Sainte-Chapelle

Sainte-Chapelle
Sainte Chapelle - Upper level 1.jpg
Sainte-Chapelle, upper level interior
Religion
AffiliationCatholic Church
ProvinceArchdiocese of Paris
RegionÎle-de-France
RiteRoman Rite
StatusSecularized since French Revolution
Location
StateFrance
Geographic coordinates48°51′19″N 2°20′42″E / 48°51′19″N 2°20′42″E / 48.85528; 2.34500
Official name: Sainte-Chapelle
Designated1862
Reference no.PA00086259[1]
DenominationÉglise
Website
www.sainte-chapelle.fr

The Sainte-Chapelle (French pronunciation: ​[sɛ̃t ʃapɛl], Holy Chapel) is a royal chapel in the Gothic style, within the medieval Palais de la Cité, the residence of the Kings of France until the 14th century, on the Île de la Cité in the River Seine in Paris, France.

Construction began some time after 1238 and the chapel was consecrated on 26 April 1248.[2] The Sainte-Chapelle is considered among the highest achievements of the Rayonnant period of Gothic architecture. It was commissioned by King Louis IX of France to house his collection of Passion relics, including Christ's Crown of Thorns – one of the most important relics in medieval Christendom, later hosted in the nearby Notre-Dame Cathedral until the 2019 fire, which it survived.[3]

Along with the Conciergerie, the Sainte-Chapelle is one of the earliest surviving buildings of the Capetian royal palace on the Île de la Cité. Although damaged during the French Revolution, and restored in the 19th century, it has one of the most extensive 13th-century stained glass collections anywhere in the world.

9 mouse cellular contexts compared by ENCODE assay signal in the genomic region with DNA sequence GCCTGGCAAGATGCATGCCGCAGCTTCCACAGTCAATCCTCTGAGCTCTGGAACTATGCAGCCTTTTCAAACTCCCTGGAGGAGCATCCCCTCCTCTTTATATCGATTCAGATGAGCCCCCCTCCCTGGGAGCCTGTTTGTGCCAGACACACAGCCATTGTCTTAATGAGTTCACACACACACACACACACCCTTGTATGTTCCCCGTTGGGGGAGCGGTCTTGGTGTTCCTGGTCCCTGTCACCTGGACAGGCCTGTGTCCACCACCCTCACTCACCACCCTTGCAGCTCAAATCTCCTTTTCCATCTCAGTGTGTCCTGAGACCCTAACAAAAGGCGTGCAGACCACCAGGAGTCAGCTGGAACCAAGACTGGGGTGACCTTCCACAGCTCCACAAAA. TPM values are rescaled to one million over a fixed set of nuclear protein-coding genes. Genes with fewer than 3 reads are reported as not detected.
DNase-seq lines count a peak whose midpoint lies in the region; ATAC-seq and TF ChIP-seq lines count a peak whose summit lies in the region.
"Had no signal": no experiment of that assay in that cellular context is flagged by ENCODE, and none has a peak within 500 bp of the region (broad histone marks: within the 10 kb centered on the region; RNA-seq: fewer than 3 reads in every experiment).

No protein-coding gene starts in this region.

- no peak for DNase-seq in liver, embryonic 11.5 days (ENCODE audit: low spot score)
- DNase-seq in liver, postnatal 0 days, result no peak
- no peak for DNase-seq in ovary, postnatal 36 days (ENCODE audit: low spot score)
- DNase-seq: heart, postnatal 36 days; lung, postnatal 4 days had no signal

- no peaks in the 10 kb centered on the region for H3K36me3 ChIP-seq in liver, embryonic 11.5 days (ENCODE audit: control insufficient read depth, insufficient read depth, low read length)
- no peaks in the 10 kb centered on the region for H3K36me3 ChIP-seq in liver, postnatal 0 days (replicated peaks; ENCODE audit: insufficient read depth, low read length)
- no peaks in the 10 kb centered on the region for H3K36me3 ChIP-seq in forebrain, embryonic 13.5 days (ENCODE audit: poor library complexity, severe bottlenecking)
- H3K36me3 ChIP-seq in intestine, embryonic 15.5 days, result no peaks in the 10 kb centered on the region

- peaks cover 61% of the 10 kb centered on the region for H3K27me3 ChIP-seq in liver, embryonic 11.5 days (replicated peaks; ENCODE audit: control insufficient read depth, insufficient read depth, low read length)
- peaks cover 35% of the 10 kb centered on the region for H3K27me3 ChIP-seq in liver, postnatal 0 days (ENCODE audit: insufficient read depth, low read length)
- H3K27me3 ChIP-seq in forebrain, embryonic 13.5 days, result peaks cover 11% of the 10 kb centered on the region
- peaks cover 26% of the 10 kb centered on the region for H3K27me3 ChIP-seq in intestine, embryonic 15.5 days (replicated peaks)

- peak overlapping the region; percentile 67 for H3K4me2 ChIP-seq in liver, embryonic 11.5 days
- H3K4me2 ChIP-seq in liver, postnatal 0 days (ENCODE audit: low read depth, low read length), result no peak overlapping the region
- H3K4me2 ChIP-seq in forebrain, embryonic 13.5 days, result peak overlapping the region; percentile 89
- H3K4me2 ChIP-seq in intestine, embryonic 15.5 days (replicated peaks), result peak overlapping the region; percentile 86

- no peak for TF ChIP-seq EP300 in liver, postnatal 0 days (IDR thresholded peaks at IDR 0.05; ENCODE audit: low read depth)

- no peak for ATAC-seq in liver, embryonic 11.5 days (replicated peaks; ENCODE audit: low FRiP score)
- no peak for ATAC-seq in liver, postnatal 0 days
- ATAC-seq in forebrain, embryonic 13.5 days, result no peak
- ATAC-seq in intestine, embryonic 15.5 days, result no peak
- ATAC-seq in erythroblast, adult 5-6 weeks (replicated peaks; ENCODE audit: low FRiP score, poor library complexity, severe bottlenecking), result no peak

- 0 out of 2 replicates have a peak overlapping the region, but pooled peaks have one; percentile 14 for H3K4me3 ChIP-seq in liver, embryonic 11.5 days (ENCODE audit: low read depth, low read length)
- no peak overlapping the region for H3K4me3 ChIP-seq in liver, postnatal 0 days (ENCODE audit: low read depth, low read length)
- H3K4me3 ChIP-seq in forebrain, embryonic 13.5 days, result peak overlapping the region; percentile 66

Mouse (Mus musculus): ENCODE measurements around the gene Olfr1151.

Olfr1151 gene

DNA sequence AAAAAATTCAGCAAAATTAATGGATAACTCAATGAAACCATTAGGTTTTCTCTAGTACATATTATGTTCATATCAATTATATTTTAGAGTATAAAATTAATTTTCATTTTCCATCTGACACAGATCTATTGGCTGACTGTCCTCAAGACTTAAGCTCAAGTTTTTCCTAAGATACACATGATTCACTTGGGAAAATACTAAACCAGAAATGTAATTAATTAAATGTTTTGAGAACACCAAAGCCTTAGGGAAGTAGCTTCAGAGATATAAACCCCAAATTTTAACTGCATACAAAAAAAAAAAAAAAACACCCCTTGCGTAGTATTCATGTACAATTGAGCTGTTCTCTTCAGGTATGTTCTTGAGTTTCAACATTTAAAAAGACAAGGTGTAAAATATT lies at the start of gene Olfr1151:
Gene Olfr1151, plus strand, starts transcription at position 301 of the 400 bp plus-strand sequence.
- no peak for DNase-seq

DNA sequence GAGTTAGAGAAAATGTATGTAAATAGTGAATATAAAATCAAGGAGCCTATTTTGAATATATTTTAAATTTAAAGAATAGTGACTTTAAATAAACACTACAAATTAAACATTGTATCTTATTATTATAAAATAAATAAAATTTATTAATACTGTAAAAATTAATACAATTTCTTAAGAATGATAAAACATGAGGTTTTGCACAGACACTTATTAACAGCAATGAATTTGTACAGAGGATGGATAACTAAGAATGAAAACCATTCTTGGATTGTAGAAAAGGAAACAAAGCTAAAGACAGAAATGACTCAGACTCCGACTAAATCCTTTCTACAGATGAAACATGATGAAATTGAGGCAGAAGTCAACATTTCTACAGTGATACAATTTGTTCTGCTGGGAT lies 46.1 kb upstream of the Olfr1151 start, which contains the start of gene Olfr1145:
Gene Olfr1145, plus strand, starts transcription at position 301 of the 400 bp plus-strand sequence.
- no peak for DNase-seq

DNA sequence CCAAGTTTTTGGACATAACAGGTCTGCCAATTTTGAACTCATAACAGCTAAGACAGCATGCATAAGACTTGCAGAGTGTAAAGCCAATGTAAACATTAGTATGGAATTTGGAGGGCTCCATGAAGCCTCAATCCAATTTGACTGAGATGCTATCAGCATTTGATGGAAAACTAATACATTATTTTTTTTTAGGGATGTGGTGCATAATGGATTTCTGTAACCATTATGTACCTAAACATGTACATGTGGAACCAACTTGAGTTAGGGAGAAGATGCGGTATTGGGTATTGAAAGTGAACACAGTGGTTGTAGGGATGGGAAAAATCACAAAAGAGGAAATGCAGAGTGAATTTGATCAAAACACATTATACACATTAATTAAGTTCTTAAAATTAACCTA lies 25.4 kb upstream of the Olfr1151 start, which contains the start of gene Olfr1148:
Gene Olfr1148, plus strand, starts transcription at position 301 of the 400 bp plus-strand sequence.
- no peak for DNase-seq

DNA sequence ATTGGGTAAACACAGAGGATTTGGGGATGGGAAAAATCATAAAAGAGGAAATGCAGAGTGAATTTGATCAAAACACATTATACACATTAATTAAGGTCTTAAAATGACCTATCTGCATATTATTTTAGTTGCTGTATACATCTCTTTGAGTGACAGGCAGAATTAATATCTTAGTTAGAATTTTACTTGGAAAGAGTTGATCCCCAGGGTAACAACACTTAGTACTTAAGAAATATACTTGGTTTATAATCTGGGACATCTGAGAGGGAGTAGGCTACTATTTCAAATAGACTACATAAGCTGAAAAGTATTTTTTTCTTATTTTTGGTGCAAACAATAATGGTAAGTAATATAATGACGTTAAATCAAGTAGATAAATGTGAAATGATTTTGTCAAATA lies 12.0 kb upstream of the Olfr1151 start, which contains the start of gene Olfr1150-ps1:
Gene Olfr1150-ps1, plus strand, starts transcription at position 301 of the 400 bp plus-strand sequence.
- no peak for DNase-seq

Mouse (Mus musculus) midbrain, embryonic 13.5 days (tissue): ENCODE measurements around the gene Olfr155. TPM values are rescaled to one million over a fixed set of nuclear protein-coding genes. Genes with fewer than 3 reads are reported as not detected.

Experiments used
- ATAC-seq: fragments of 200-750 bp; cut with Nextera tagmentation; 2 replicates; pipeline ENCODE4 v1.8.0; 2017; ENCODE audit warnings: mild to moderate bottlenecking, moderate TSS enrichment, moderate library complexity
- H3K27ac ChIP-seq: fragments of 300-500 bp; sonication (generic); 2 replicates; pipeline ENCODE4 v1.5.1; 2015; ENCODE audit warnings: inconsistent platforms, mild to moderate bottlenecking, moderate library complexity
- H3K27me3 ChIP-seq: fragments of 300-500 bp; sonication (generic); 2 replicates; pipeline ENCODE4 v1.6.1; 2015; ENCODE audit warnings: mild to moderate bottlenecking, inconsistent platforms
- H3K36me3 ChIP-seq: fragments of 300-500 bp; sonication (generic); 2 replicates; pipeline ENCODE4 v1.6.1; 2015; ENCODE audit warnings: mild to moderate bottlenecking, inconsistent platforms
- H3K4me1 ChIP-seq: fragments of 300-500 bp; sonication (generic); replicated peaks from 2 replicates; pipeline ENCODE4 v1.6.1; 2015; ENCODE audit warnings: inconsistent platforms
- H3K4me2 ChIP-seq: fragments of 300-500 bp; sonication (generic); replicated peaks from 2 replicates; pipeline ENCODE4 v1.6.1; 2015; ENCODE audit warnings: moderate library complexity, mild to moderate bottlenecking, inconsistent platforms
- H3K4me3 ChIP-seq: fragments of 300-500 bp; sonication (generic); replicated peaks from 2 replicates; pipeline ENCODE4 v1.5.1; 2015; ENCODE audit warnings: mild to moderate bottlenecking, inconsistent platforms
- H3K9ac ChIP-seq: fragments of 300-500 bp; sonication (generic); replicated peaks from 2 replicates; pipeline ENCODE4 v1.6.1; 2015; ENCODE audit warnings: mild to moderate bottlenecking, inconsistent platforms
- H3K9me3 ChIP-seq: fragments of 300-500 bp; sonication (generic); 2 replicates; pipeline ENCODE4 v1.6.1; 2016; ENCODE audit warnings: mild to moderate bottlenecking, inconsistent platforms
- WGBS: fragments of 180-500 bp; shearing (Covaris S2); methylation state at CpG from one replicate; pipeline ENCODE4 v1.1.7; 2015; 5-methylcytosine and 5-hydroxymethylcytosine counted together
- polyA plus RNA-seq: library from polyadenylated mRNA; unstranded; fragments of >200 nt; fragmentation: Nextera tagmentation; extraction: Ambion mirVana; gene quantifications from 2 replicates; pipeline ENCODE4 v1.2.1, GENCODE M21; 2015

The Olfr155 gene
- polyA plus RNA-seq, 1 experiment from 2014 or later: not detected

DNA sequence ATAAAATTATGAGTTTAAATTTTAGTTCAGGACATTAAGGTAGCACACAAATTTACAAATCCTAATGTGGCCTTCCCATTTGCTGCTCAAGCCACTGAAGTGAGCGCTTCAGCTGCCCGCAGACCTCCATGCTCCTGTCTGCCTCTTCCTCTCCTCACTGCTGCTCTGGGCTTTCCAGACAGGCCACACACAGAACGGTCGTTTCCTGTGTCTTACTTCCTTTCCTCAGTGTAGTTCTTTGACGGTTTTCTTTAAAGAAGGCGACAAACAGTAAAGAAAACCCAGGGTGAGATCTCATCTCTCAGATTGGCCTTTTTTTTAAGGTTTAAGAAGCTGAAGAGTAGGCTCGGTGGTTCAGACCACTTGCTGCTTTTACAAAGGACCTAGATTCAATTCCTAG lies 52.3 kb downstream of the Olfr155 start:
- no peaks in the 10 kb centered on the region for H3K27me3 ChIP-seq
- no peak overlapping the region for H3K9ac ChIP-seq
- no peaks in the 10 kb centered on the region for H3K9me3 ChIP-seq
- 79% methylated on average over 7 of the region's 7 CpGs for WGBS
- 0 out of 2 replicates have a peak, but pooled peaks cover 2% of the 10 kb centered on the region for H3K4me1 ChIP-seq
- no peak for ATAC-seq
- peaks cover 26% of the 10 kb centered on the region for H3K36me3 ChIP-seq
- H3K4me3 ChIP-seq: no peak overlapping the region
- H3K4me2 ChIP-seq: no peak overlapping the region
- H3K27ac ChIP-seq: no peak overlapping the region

History

The Sainte-Chapelle rises above the rooflines of the royal palace. Miniature by the Limbourg brothers, c. 1400

The Sainte-Chapelle or "Holy Chapel", in the courtyard of the royal palace on the Île de la Cité (now part of a later administrative complex known as La Conciergerie), was built to house Louis IX's collection of relics of Christ, which included the Crown of Thorns, the Image of Edessa and some thirty other items. Louis purchased his Passion relics from Baldwin II, the Latin emperor at Constantinople, for the sum of 135,000 livres, though this money was actually paid to the Venetians, to whom the relics had been pawned. The relics arrived in Paris in August 1239, carried from Venice by two Dominican friars. Upon arrival, King Louis hosted a week-long celebratory reception for the relics. For the final stage of their journey they were carried by the King himself, barefoot and dressed as a penitent, a scene depicted in the Relics of the Passion window on the south side of the chapel. The relics were stored in a large and elaborate silver chest, the Grand-Chasse, on which Louis spent a further 100,000 livres. The entire chapel, by contrast, cost 40,000 livres to build and glaze. Until it was completed in 1248, the relics were housed at chapels at the Château de Vincennes and a specially built chapel at the Château de Saint-Germain-en-Laye. In 1246, fragments of the True Cross and the Holy Lance were added to Louis' collection, along with other relics. The chapel was consecrated on 26 April 1248 and Louis' relics were moved to their new home with great ceremony.

As well as serving as a place of worship, the Sainte-Chapelle played an important role in the political and cultural ambitions of King Louis and his successors.[4][5] With the imperial throne at Constantinople occupied by a mere Count of Flanders and with the Holy Roman Empire in uneasy disarray, Louis' artistic and architectural patronage helped to position him as the central monarch of western Christendom, the Sainte-Chapelle fitting into a long tradition of prestigious palace chapels. Just as the Emperor could pass privately from his palace into the Hagia Sophia in Constantinople, so now Louis could pass directly from his palace into the Sainte-Chapelle. More importantly, the two-story palace chapel had obvious similarities to Charlemagne's palatine chapel at Aachen (built 792–805)—a parallel that Louis was keen to exploit in presenting himself as a worthy successor to the first Holy Roman Emperor.[6]